Performance & drive
What it’s like to drive, and how quiet it is
Engine, 0-60mph and gearbox
All versions are quick; even the entry-level turbocharged 3.0-litre V6 petrol engine produces 335bhp and accelerates this hefty SUV from 0-62-mph in 6.0sec. That said, it’s worth upgrading to the Cayenne S if it’s within budget; its V6 may be slightly smaller (2.9 litres), but an extra turbo pushes it to 434bhp, so it pulls much harder and is a second quicker to 62mph (5.0sec).
The pick of the range is the Cayenne Coupé GTS, which straddles the fine line between sensible SUV and bonkers sports SUV. It uses a 454bhp 4.0-litre twin-turbocharged V8 petrol that’s more than powerful enough to beat most rivals away from the traffic lights and its 0-62mph time is just 4.5sec. Fancy something even more mind bending? Then try out the 543bhp Turbo for size, but even that's not the quickest Cayenne Coupe.
That's the Turbo S E-Hybrid, and it moves quicker than a scalded cat on a hot tin roof. With its 4.0-litre V8 and powerful electric motor, you have up to 671bhp to play with – yes, that's correct, 671bhp in total – and that means 0-62mph in 3.8sec. Wham. And it boasts some environmental credentials, with an electric-only range up to 25 miles officially. The cheaper 3.0-litre V6 E-Hybrid will officially do up to 27 miles on battery power or around 18 in the real world, which is more than the Range Rover Sport P400e and Volvo XC90 T8. And it's about as rapid as the Cayenne S when running the petrol engine and electric motor together.
Suspension and ride comfort
Most Cayenne Coupés come with adaptive suspension as standard (Porsche calls this PASM if you're trying to decode the brochure). In its most compliant mode it's softer than you might expect, but that doesn’t prevent the car from thumping over potholes and expansion joints. We wouldn’t go as far as to say it's uncomfortable, but it lacks the plush pliancy that other expensive SUVs provide – the Audi Q8 and Range Rover Velar, for instance.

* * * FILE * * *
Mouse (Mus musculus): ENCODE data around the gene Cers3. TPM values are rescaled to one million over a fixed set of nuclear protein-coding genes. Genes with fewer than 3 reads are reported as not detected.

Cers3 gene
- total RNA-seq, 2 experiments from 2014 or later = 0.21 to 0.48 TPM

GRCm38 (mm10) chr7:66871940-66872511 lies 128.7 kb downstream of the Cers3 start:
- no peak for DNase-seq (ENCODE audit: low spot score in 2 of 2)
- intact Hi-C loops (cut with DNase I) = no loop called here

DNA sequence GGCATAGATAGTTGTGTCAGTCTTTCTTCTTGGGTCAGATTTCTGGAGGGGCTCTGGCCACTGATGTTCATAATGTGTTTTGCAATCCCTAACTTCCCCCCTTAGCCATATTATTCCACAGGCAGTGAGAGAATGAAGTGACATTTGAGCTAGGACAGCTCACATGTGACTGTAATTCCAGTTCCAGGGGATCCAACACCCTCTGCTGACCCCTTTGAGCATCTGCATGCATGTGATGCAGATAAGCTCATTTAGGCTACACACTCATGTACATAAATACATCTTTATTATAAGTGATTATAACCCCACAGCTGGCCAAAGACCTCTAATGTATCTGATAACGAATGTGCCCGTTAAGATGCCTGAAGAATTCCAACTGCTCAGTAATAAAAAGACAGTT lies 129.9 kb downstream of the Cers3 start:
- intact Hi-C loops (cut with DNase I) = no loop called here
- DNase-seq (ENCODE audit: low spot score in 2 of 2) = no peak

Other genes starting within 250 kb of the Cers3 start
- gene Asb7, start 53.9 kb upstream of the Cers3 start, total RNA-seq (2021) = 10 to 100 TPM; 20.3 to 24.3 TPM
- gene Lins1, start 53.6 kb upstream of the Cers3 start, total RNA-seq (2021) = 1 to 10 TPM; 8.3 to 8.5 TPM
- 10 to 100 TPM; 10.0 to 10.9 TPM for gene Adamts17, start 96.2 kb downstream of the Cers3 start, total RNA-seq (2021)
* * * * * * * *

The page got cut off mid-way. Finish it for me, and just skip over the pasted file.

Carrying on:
Therefore, we recommend the optional air suspension (standard on the range-topping Turbo and Turbo S E-Hybrid models). The ride still isn't the best in class, but it never crashes or jars. In fact, you'll hear the impacts more than you'll feel them – a common trait of air suspension.
Another advantage of choosing air suspension is that you experience fantastic body control. There's no float, even at high speeds, with any bounce off undulations dealt with really quickly.
All of the Cayenne Coupés steer sweetly, but the lighter V6 models, as well as the V8 GTS and Turbo models, steer the best. Their steering weights up beautifully through turns and feels perfectly geared, gifting the Cayenne Coupé a precision and fluidity that belies its bulk. That said, you should consider adding the air suspension (standard on the Turbo and Turbo S E-Hybrid) to maximise the car's agility. Even in Comfort mode body movements are kept tightly under control, and there are sportier modes to choose from if you wish that make this a far better driver's car than any Range Rover Sport or Velar.
There’s always loads of grip, but ultimately you’ll feel it run wide at the front first. You can neutralise this by adding a bit more power, and it’s even possible to make the rear tyres slide playfully if you’re feeling fully committed. Few SUVs are this much fun and we think the GTS, with its 20mm lowered sports suspension, is mega.
For the nimblest Cayenne Coupé avoid the E-Hybrid and Turbo S E-Hybrid models – their extra weight (mainly from the batteries) makes them feel more cumbersome. Adding the optional four-wheel steering to any Cayenne brings even greater agility in low-speed corners along with improved high-speed stability.
Noise and vibration
All the engines are smooth under normal use, including the creamy V6's found in the entry-level model, the E-Hybrid (when its petrol engine is running) and the S. The S is a little louder, but in an appealingly sporty way, while the GTS, Turbo and Turbo S E-Hybrid deliver a smile-inducing, purposeful V8 rumble. All the engines settle into near-silent in the background when you’re cruising.
Unsurprisingly, both the hybrids are borderline-silent when running in electric-only mode, but their brakes disappoint. They stop you effectively, but the system involved in recouping energy – by recharging the battery pack as you slow down – makes the pedal action feels inconsistent and horribly grabby, especially in slow-moving traffic. There is no such issue with the regular models, which offer a very progressive middle pedal that you can meter perfectly.
All models come with an eight-speed automatic gearbox that glides between ratios. Wind noise is well contained, but the typically big tyres fitted to the Cayenne Coupé generate a bit of road noise compared with its quietest rivals, such as the Audi Q8.
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